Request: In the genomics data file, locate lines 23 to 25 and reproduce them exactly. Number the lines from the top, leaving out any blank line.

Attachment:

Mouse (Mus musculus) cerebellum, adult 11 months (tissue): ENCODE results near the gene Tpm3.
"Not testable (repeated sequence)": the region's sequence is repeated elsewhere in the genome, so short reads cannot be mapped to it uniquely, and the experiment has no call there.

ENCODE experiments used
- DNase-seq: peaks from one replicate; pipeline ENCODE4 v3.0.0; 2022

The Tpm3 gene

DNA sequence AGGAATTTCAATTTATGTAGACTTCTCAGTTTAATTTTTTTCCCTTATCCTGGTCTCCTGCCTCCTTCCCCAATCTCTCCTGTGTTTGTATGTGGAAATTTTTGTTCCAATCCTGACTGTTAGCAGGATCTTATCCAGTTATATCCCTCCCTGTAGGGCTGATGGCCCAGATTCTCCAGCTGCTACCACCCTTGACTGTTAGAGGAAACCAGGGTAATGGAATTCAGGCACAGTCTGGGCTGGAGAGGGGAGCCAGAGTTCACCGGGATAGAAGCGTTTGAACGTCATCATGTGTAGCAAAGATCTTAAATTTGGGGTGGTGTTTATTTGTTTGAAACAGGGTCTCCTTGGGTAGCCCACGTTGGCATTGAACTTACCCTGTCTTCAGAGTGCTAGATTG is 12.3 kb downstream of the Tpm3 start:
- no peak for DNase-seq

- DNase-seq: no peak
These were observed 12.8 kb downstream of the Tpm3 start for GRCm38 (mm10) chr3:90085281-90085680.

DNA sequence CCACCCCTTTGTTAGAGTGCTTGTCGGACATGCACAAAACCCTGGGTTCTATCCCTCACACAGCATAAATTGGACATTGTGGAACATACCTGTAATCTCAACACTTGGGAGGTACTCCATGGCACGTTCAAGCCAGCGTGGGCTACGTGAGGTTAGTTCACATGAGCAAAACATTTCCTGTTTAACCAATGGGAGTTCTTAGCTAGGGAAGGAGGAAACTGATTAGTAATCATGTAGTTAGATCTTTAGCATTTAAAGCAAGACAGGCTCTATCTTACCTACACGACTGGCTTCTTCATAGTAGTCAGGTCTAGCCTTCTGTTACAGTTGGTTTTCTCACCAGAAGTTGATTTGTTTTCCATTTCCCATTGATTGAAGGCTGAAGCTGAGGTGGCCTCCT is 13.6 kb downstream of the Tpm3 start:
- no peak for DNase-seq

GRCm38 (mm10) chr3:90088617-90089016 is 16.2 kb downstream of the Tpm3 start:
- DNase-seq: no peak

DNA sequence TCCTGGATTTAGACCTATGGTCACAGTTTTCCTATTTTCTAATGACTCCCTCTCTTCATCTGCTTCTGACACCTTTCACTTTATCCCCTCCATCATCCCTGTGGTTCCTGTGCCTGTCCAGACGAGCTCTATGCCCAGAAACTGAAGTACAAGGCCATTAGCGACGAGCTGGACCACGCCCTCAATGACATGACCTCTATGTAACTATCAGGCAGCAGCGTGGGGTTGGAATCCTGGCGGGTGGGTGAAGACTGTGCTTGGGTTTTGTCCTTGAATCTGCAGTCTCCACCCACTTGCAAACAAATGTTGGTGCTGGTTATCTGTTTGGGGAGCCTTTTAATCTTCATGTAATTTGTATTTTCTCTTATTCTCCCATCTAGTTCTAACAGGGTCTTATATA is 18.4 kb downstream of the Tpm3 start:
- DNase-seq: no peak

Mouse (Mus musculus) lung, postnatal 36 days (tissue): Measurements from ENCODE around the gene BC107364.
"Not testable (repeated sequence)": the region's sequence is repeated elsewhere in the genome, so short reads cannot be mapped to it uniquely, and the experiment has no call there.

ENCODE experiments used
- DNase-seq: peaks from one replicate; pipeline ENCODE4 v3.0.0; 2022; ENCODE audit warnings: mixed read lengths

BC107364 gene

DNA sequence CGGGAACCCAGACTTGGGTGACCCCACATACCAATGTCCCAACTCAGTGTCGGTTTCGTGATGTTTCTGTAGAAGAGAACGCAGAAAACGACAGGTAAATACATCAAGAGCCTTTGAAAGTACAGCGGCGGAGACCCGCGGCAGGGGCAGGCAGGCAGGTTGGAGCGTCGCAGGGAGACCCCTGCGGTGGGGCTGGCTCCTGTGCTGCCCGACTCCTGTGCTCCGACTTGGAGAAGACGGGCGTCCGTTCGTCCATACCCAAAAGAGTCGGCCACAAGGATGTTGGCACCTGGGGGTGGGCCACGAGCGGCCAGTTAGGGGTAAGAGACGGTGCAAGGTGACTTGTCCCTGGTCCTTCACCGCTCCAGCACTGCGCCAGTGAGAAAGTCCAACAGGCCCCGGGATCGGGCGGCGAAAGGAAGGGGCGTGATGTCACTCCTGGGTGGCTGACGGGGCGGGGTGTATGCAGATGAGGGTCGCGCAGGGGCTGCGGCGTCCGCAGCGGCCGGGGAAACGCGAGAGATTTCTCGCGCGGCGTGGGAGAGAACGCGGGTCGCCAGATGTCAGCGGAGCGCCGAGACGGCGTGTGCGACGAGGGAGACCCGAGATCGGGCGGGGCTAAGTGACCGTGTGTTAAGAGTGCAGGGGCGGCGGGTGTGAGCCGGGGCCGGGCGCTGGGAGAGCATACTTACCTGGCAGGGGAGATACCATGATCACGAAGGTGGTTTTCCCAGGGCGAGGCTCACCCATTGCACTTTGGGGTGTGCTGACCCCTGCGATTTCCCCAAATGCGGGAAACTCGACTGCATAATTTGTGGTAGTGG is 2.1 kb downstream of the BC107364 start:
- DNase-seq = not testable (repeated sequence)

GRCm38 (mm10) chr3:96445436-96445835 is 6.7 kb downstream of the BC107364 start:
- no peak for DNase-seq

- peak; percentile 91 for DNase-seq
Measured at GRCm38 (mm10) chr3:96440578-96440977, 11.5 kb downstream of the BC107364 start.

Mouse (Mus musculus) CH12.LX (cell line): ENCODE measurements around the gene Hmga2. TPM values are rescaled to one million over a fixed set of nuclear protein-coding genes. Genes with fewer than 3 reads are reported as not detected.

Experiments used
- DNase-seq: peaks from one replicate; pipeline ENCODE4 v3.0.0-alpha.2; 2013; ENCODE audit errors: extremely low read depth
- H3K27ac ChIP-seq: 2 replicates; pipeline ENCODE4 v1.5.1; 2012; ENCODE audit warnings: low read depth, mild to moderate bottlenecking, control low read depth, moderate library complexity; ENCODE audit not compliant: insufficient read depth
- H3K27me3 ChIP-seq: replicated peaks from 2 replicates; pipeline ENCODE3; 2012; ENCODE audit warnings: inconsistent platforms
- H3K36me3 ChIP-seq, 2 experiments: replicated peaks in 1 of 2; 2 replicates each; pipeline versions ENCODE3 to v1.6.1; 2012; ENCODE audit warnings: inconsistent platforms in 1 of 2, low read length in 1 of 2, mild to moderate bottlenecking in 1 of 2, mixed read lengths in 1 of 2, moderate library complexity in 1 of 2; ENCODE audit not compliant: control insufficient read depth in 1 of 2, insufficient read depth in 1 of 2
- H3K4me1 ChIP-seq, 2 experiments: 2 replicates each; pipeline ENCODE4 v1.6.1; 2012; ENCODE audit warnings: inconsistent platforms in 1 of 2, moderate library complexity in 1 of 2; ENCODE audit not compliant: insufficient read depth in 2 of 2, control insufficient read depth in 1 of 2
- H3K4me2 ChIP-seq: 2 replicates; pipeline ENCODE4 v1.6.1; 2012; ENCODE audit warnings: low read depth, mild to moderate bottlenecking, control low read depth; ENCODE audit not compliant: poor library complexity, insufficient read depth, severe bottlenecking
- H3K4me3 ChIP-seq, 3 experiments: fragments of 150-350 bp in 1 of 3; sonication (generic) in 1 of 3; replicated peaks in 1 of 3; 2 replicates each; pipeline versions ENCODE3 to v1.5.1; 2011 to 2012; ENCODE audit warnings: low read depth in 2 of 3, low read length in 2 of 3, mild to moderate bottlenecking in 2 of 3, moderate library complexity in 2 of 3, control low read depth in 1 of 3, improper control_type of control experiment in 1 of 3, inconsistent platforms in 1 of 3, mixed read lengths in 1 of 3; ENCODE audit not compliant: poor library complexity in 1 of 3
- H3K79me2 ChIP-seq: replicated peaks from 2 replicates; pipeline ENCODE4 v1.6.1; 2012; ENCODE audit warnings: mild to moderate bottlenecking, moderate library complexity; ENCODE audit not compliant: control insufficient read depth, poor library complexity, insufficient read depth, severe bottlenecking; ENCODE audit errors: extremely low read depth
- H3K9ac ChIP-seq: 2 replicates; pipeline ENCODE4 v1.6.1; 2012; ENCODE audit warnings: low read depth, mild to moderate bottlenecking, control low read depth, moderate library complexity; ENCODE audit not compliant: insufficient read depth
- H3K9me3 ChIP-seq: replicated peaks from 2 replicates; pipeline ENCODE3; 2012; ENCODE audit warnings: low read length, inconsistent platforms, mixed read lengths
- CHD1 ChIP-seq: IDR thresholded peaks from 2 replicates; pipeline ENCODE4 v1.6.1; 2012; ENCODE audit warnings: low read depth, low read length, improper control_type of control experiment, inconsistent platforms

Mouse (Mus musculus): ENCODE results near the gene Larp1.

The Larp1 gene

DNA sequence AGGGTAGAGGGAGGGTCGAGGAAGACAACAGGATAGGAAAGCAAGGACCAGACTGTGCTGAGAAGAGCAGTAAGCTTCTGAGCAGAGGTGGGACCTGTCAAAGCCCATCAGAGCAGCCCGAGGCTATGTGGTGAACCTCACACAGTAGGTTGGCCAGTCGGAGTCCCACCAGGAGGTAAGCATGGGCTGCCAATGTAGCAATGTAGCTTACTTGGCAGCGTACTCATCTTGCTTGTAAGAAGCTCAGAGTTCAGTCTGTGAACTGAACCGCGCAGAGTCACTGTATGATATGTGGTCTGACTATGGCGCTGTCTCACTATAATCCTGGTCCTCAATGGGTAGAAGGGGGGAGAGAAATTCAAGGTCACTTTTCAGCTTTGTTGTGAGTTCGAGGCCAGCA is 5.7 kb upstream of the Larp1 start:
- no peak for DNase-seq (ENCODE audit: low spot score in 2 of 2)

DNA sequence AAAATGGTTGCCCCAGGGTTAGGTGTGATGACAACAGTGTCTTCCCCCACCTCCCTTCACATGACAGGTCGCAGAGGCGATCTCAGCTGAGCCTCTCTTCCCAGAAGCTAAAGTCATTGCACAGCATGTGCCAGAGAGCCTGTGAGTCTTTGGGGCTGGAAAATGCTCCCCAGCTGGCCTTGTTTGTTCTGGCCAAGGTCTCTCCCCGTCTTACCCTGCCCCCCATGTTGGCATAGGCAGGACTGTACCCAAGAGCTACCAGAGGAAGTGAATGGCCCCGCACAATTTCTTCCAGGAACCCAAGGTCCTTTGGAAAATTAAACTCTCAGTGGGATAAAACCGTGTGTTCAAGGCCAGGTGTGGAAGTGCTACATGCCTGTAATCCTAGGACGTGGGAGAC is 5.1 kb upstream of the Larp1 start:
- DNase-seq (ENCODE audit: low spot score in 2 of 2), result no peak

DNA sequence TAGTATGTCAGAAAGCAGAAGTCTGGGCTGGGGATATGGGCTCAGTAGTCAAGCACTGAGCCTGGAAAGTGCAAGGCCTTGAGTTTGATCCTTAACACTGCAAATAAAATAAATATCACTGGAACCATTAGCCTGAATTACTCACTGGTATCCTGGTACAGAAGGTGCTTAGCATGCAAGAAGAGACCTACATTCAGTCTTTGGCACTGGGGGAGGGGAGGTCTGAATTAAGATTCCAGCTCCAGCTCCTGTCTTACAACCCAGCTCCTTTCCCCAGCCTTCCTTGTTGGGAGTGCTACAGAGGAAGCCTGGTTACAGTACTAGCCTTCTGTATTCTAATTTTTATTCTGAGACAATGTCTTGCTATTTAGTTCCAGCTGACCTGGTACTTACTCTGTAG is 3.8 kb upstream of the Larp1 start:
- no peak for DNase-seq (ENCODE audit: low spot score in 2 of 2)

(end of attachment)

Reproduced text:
GRCm38 (mm10) chr3:96445436-96445835 is 6.7 kb downstream of the BC107364 start:
- no peak for DNase-seq

- peak; percentile 91 for DNase-seq